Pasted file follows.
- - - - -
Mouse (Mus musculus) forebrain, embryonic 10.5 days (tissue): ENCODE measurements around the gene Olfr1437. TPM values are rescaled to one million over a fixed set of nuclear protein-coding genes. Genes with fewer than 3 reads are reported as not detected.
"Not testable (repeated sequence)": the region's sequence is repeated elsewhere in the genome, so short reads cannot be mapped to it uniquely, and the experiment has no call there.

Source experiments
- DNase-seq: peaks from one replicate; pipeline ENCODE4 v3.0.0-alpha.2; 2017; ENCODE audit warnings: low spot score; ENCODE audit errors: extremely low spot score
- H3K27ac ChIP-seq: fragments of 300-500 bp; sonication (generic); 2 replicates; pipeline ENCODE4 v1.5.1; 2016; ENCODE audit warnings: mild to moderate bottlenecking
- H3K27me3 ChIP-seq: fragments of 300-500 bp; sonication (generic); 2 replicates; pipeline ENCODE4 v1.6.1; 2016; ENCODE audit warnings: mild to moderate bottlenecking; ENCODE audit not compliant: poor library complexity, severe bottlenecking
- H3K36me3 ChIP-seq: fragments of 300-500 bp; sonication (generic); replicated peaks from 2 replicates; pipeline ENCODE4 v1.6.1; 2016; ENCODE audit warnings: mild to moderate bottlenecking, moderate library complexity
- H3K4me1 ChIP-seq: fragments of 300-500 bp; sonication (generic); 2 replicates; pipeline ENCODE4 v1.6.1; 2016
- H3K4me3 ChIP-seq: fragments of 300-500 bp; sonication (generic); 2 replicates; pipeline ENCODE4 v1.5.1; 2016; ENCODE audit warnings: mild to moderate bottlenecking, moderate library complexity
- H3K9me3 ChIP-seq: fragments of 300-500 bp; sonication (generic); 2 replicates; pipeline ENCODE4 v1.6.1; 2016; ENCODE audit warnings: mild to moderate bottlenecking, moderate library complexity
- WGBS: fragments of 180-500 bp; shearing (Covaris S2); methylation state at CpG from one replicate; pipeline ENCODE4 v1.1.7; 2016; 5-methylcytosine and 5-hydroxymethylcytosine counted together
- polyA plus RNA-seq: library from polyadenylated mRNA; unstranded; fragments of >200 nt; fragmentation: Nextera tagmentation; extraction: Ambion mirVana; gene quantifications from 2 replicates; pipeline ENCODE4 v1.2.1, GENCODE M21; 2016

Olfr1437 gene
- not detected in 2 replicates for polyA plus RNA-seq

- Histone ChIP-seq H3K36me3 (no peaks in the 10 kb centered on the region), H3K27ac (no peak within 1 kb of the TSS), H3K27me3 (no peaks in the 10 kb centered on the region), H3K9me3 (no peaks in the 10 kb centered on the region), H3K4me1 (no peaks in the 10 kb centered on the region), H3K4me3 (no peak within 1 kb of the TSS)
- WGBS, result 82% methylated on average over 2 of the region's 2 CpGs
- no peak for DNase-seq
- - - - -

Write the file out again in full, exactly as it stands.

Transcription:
Mouse (Mus musculus) forebrain, embryonic 10.5 days (tissue): ENCODE measurements around the gene Olfr1437. TPM values are rescaled to one million over a fixed set of nuclear protein-coding genes. Genes with fewer than 3 reads are reported as not detected.
"Not testable (repeated sequence)": the region's sequence is repeated elsewhere in the genome, so short reads cannot be mapped to it uniquely, and the experiment has no call there.

Source experiments
- DNase-seq: peaks from one replicate; pipeline ENCODE4 v3.0.0-alpha.2; 2017; ENCODE audit warnings: low spot score; ENCODE audit errors: extremely low spot score
- H3K27ac ChIP-seq: fragments of 300-500 bp; sonication (generic); 2 replicates; pipeline ENCODE4 v1.5.1; 2016; ENCODE audit warnings: mild to moderate bottlenecking
- H3K27me3 ChIP-seq: fragments of 300-500 bp; sonication (generic); 2 replicates; pipeline ENCODE4 v1.6.1; 2016; ENCODE audit warnings: mild to moderate bottlenecking; ENCODE audit not compliant: poor library complexity, severe bottlenecking
- H3K36me3 ChIP-seq: fragments of 300-500 bp; sonication (generic); replicated peaks from 2 replicates; pipeline ENCODE4 v1.6.1; 2016; ENCODE audit warnings: mild to moderate bottlenecking, moderate library complexity
- H3K4me1 ChIP-seq: fragments of 300-500 bp; sonication (generic); 2 replicates; pipeline ENCODE4 v1.6.1; 2016
- H3K4me3 ChIP-seq: fragments of 300-500 bp; sonication (generic); 2 replicates; pipeline ENCODE4 v1.5.1; 2016; ENCODE audit warnings: mild to moderate bottlenecking, moderate library complexity
- H3K9me3 ChIP-seq: fragments of 300-500 bp; sonication (generic); 2 replicates; pipeline ENCODE4 v1.6.1; 2016; ENCODE audit warnings: mild to moderate bottlenecking, moderate library complexity
- WGBS: fragments of 180-500 bp; shearing (Covaris S2); methylation state at CpG from one replicate; pipeline ENCODE4 v1.1.7; 2016; 5-methylcytosine and 5-hydroxymethylcytosine counted together
- polyA plus RNA-seq: library from polyadenylated mRNA; unstranded; fragments of >200 nt; fragmentation: Nextera tagmentation; extraction: Ambion mirVana; gene quantifications from 2 replicates; pipeline ENCODE4 v1.2.1, GENCODE M21; 2016

Olfr1437 gene
- not detected in 2 replicates for polyA plus RNA-seq

- Histone ChIP-seq H3K36me3 (no peaks in the 10 kb centered on the region), H3K27ac (no peak within 1 kb of the TSS), H3K27me3 (no peaks in the 10 kb centered on the region), H3K9me3 (no peaks in the 10 kb centered on the region), H3K4me1 (no peaks in the 10 kb centered on the region), H3K4me3 (no peak within 1 kb of the TSS)
- WGBS, result 82% methylated on average over 2 of the region's 2 CpGs
- no peak for DNase-seq